The Salina Journal from Salina, Kansas on May 5, 1997 · Page 1
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The Salina Journal from Salina, Kansas · Page 1

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Salina, Kansas
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Monday, May 5, 1997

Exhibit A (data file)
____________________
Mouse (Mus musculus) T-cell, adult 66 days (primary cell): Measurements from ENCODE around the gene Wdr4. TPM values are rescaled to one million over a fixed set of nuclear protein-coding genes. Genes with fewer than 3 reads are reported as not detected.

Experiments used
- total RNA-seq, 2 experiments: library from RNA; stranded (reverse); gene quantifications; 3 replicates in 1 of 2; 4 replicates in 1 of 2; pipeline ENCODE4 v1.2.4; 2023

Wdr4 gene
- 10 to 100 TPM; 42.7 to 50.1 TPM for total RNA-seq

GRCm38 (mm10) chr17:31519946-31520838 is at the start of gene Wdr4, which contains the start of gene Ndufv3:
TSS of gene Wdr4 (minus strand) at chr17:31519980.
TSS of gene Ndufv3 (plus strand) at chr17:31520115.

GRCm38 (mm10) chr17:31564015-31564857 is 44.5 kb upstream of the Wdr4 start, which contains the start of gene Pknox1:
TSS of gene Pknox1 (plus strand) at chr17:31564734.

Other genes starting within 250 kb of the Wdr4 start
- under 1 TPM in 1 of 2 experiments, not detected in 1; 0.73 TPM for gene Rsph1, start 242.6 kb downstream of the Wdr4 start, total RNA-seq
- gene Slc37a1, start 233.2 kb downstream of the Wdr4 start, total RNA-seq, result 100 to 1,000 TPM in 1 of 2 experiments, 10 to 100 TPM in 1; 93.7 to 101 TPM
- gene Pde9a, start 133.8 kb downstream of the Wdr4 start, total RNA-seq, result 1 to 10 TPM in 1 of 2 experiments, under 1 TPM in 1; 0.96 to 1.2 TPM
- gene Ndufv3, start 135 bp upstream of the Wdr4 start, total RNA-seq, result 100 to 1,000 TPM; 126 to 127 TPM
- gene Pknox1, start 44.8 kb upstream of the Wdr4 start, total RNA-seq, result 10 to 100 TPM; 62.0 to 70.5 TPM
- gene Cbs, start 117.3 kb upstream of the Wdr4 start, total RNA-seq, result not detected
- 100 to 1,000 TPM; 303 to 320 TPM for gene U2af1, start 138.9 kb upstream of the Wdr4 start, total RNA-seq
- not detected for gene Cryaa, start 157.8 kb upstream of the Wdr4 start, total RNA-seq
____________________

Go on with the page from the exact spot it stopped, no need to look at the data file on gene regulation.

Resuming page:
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Prom tests Schools use breath tests to weed out drinking students / A6 INSIDE Hammered Yankees power their way to 13-5 win over Kansas City / B1 SPORTS People are growing older but they aren't always healthy / A2 • Wailing arOUnO. An inability to compromise holds up Legislature / A3 INSIDE High: 80 Low: 50 Mostly sunny today with north winds 15 to 25 mph. Partly cloudy tonight / B8 WEATHER Ann Landers / B8_ Classified / B4 Comics / B7 Crossword / B7__ Deaths / A5 Great Plains / A3 Sports/B1 Viewpoints / A4 INDEX Salina Journal O n ft/!*•> j"« l^rt«r*rtr» e+»t~tr*r\ ^ Q™7 4 ^^^^^ Serving Kansas since 1871 MONDAY MAYS, 1997 SALINA, KANSAS 50 cents T EDUCATION Bill makes it easier for Salina to adopt LOB But the extra funds wouldn't solve the district's funding problems, school officials say By CAROL LICHTI Tlie Salina Journal The Legislature's action on local-option budgets for Kansas school districts isn't enough to help solve the Salina School District's financial woes, school officials said Sunday. "The needs we have are great, and this will not come close to meeting those needs," Salina Superintendent Gary Norris said. A bill passed Saturday by the Legislature makes it easier for Salina and the other 141 school districts that do not have local-option budgets to adopt them. Under the bill, the Salina district could adopt a local-option budget without the possibility of a protest petition from voters as long as the district did not seek authority to spend more than the average local-option budget of similar-sized schools. The Salina district has twice sought a local-option budget, but both attempts were met with protest petitions calling for an election on the question. Voters defeated the local-option budget both times. The Salina district's per-pupil spending of about $3,800 is among the lowest in the state. A local-option budget would raise the per-pupil spending, over a five-year period, to $4,547, which is the average being spent by similar-sized schools. Those schools are the lowest spending in the state. "It's hard to get excited about a new law that in five years will allow us to come up to the average of the low-spending group," Norris said. Meanwhile, a former foe of two local-option budget attempts in Salina said the legislation "stinks" because it offers school officials a way to get around the will of the people. "It's ridiculous," said Ernest Cole. "They've gone against the will of the people. Now they can pass an LOB here, and there is not one thing people can do to stop it." Under the law, the Salina district could receive about $1.1 million more next fall through a combination of local property taxes and state funds or about $149 more per pupil. The law would permit the 162 school districts with local-option budgets to continue them at 100 percent funding next fall with the amount gradually decreasing in subsequent years. Sen. Ben Vidricksen, R-Salina, who voted for the legislation, said he realized the measure wasn't a big help for Salina. "It will not do much for the disparity between the rich and the poor districts," Vidricksen said. "But it does allow those districts with LOBs to continue them." Salina School Board President Linda Smith said the board won't automatically adopt a local-option budget. "We are concerned about making sure that the public is with us," Smith said. "We will be careful and not automatically embrace something even though it would help us a little. We want to be honest with the people that we need more than that." Cole, 153 S. Front, said he thinks the school district will take advantage of the opportunity to get around the voters. "There's no question they will get every dollar they can get, especially if the taxpayers have no say so,' 1 he said. T SALINA SCHOOL BOARD Study set on school funding "Study may be first step :in lawsuit against state :over school finance law By CAROL LICHTI The Salina Journal The Salina School Board will be asked to approve the district's involvement in a study about the inequity of school finance in Kansas. .. The study could be a prerequisite to litigation aimed at correcting the funding disparity. Salina School Superintendent Gary Norris said Sunday that the group Schools For Fair Funding will ask Salina arid other school boards the groups represents to approve a stjidy that could be used in a lawsuit against the state over the in- eqitjties in school funding. >>'There has been no decision 'tHat'-a lawsuit should be filed," Norris said. But the group, representing about 24 school districts, voted unanimously Friday to ask school boards to approve the study. The study would cost about 50 cents per pupil, which for Salina would be about $3,750. The board probably will discuss the issue at its May 13 meeting. Salina School Board President Linda Smith said Sunday that she was disappointed with the Legislature's handling of school funding. ••- She has no complaint with Salina legislators, but other lawmakers won't acknowledge the disparity in spending among the state's 304 school districts. Salina is one of the lowest per-pupil funded districts, spending about $700 less per pupil than other districts its size. "I continue to be disappointed with the state legislators who fail ta recognize the group of school districts that are at a disadvantage," Smith said. She made her comments in response to the Legislature's most recent action to continue local-option budget funding for districts that have them and allowing those without to raise their spending up to the average spent by other districts the same size in the next five years. "They have not fixed our disadvantage," she said. "We will still be way behind." A Wounded Nation Medical missionary waits in Salina for fighting to end in African country By GORDON D. FIEDLER JR. The Salina Journal W hen Dr. Dean Samuelson finished his residency, he intended to set up a family practice in his home state of Kansas. Instead, he found himself a half a world away in the jungles of Zaire, where for most of the past 18 years he has served as a missionary doctor supported by the Evangelical Covenant Church. Now an emergency room physician at Salina Regional :§alth'Ceriter,-the McPherson resident and his family are sitting out the civil war that is threatening to topple longtime President Mobutu Sese Seko. "It was getting close to where we were," Samuelson said of the fighting. As he plans to return to Zaire once tensions ease, Samuelson was reluctant to talk publicly about the war or offer opinions on the political situation. His family — wife Gretchen and children (three of six were born in Africa) — were evacuated with fellow church workers and other Westerners who were working in the northwest part of the country. He has been at Salina Regional for several months. See DOCTOR, Page AS TOM DORSEY / The Salina Journal Dr. Dean Samuelson has spent most of the past 18 years practicing in Zaire. Recent tensions forced him and his family to evacuate, and Samuelson now works In the emergency room at Salina Regional Health Center. Zaire's leader meets with rebels for first time By HOWARD W. FRENCH The New York Times K INSHASA, Zaire — In his first meeting with the rebel leader who is trying to overthrow him, Zairian President Mobutu Sese Seko said Sunday that he would relinquish power but only to a transitional authority that would organize national elections. At a meeting on a South African warship in the Congolese port of Pointe-Noire, Mobutu's foe, Laurent Kabila, insisted that power be handed over to him directly. He vowed to press ahead with his military campaign against the government. With the failed meeting between the Zairian president and the rebel leader, the stage appears to be set for a rebel takeover of the country. -.* President Nelson Mandela of South Africa, who has been trying to broker an agreement, said after a day of talks that the two sides had agreed to meet in six to eight days to resume discussions. But the gulf between Mobutu, who has ruled Zaire for nearly 32 years, and Kabila appeared as large as it was when the day began. And the stage appeared set for a rebel military takeover before a second meeting can convene. A communique read at the end of the talks by the U.N. mediator, Mohammed Sahnoun, consisted of a restatement of each side's position. Kabila said he had ordered a halt to fighting while Sunday's talks were under way. But he repeated his determination to press ahead with a war that has already brought his fighters to the outskirts of Kinshasa, the capital. Kabila said the rebels could reach the city by Sunday night, but a regional military analyst said that though some rebels could infiltrate the city, it would take a week for Kabila's troops to arrive in force. "Mobutu has asked me to give him eight days while he considers our demand to resign," Ka- bila said in a telephone interview with Reuters shortly after the meetings ended. "I have agreed to that request and we shall meet again on this same ship within the next eight days. But I have told him and the mediators that there will be no cease-fire while he considers our demands." The Associated Press Zairian President Mobutu Sese Seko says he would step down under certain conditions. Kent State remembered Wendy Semon, 20, of Kent, Ohio, hugs Carol Meyer (with headband) of West Palm Beach, Fla., before Semon's speech Sunday at the 27th anniversay of the 1970 Kent State shootings. Photo by The Associated Press T FLIGHT 800 FBI head: Terrorism unlikely cause for crash of jet By The Associated Press WASHINGTON — Evidence points to a "catastrophic mechanical failure" and not a terrorist attack in the crash in July of TWA Flight 800, FBI Director Louis Freeh said Sunday. Freeh, interviewed on NBC's "Meet the Press," said neither the FBI nor the National FREEH Transportation Safety Board has reached a conclusion as to what caused the crash off Long Island that killed the 230 people. But "the evidence is certainly not moving in the direction of a terrorist attack," Freeh said. "It is in fact moving in the other direction." He also discounted speculation that a missile, possibly from a Navy training exercise, downed the plane. "I don't think there is any evidence of that," he said, adding: "It's unfair particularly to the families for people to propagate that without any evidence." More than 90 percent of the plane has been recovered from the Atlantic Ocean floor. None of the retrieved pieces has provided a conclusive answer as to whether the explosion that decimated the plane July 17 resulted from a bomb, a missile or mechanical malfunction. TWA spokesman John McDonald said the company was disappointed that "after 10 months and almost $30 million of taxpayer expense, the investigation still has not produced conclusive evidence or a probable cause as to why Flight 800 crashed last July."